skip to content rich footer

subscibe to the rss feed

The Camera (Book Review)

The Camera by Ansel Adams

Ansel Adams may be the best known American large format landscape photographer of the Twentieth Century so it would be disingenuous to regurgitate his life story. However, beyond the man and the brand that has evolved in his wake there were several key points worth putting into this book review. Adams was co-creator of the Zone System for film exposure and development and he was a co-founder of the f/64 Group, each a significant contribution to the history of photography beyond his life-long career making photographs.

The Camera (Ansel Adams Photography: Book 1) is the first in a series of three books that follow through with The Negative and finishes with The Print. This series is the culmination of a life behind the camera and working in the darkroom and offers the aspiring film photographer invaluable information about the craft as passed on by an established master photographer.

The Camera begins as a straight forward description of different types of film cameras available to the market and explains the basic functionality behind the operation of taking a photograph. It then delves into some more complicated areas the photographer needs to have a broad understanding of to gain best results – aperture, depth of field, parallax effect, circle of confusion, and the basic understanding of lenses and shutters. I found these to be strong consolidating chapters that were worth re-reading after a few days because they could be a little abstract. However, the effort to understand the mechanical device in your hands can only pay dividends when you go out to make photographs.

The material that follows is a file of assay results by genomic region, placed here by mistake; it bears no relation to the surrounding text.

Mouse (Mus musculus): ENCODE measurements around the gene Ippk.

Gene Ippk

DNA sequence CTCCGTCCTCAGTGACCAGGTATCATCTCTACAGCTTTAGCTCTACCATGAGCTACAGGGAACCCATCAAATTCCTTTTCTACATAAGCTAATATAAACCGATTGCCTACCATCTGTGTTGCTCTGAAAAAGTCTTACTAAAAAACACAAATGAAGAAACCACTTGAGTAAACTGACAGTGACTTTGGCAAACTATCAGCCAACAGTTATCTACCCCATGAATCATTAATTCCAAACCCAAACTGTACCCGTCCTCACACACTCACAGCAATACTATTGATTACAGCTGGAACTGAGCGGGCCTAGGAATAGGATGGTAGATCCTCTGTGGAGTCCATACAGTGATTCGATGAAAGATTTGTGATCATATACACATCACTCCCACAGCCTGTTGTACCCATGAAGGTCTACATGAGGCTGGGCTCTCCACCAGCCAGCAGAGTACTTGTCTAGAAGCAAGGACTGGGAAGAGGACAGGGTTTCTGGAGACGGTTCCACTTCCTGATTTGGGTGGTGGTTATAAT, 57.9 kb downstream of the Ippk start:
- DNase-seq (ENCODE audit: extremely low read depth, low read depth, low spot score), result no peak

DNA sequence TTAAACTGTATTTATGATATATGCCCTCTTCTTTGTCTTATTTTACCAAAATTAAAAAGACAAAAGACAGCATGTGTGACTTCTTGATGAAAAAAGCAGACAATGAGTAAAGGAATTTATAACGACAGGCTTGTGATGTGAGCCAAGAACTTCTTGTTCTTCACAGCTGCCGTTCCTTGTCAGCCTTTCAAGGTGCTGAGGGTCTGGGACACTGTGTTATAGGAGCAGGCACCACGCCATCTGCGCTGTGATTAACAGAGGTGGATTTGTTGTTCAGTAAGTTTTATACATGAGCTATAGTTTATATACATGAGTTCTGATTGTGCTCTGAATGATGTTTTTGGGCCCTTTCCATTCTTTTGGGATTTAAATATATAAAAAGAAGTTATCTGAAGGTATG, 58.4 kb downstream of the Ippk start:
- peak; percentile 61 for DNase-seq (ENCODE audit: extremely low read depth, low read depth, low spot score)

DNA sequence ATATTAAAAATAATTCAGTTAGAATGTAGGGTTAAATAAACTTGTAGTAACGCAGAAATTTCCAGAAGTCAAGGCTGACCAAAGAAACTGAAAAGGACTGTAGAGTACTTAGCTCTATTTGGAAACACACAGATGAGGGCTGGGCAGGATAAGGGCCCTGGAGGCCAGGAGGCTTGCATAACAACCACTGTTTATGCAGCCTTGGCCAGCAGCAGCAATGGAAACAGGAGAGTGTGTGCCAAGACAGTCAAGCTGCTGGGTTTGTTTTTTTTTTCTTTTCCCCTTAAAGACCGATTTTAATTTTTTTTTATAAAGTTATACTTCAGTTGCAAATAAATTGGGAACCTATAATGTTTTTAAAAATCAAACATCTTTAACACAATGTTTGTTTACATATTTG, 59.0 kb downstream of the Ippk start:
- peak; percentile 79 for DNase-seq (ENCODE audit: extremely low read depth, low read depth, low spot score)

This book is basically the primer for how to make a photograph in a camera and the equipment used to achieve that result. And it is without doubt a primer before The Negative to ensure the reader / student understands the vernacular topography before embarking deeper into the lessons of craft in this series. So, at times, I felt it was a book that offered me little… then suddenly, out of almost nowhere, Adams threw me a gem of profound understanding that made it worth the read.

I would recommend this book as a staple primer for anybody wanting to make better photographs. If you don’t understand the simple science behind the machine you are placing hope and experience at the mercy of a black box. So, the more you understand how different aspects of the camera work, the more you can control the outcomes.

And I can only tip my hat to one of the men who mastered this medium.

Comments are closed.

Social Networking

Keep an eye out for me on Twitter

About the Author

Steven Clark Steven Clark - the stand up guy on this site

My name is Steven Clark (aka nortypig) and I live in Southern Tasmania. I have an MBA (Specialisation) and a Bachelor of Computing from the University of Tasmania. I'm a photographer making pictures with film. A web developer for money. A business consultant for fun. A journalist on paper. Dreams of owning the World. Idea champion. Paradox. Life partner to Megan.

skip to top of page